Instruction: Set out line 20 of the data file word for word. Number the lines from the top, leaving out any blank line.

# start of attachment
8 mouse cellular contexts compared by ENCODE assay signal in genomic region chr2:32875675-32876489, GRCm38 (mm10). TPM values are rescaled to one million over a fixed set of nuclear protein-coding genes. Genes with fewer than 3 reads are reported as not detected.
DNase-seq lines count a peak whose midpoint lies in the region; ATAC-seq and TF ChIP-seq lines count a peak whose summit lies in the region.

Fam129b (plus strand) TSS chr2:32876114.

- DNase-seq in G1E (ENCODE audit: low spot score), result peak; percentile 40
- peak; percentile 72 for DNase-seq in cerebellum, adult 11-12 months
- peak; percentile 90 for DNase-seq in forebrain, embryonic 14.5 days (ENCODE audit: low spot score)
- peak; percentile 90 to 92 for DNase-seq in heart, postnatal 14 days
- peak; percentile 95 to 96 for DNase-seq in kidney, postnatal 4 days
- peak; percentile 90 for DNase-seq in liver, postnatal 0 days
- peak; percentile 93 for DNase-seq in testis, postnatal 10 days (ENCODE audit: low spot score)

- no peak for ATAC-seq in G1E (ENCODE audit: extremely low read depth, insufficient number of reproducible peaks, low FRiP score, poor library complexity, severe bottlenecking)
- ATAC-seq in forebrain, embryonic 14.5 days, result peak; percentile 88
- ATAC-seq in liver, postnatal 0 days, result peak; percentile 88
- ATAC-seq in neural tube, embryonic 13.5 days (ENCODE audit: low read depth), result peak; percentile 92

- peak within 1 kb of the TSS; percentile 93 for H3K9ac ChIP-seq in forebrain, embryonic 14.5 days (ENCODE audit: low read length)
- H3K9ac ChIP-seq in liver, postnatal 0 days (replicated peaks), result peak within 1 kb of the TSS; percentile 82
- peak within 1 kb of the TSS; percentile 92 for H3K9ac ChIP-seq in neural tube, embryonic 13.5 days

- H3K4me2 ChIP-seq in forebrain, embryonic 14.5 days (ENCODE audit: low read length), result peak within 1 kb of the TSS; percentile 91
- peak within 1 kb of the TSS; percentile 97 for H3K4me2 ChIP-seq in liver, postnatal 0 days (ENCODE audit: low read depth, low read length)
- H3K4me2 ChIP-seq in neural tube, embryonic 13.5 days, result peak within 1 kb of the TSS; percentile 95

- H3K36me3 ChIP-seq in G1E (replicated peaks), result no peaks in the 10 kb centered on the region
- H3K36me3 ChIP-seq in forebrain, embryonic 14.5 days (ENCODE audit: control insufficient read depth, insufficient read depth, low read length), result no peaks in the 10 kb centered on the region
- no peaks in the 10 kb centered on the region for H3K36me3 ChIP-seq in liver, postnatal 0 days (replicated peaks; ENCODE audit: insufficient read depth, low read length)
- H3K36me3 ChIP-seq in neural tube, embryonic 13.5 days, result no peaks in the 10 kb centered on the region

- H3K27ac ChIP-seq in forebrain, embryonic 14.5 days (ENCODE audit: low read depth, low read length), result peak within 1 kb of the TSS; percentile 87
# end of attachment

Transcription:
- H3K4me2 ChIP-seq in neural tube, embryonic 13.5 days, result peak within 1 kb of the TSS; percentile 95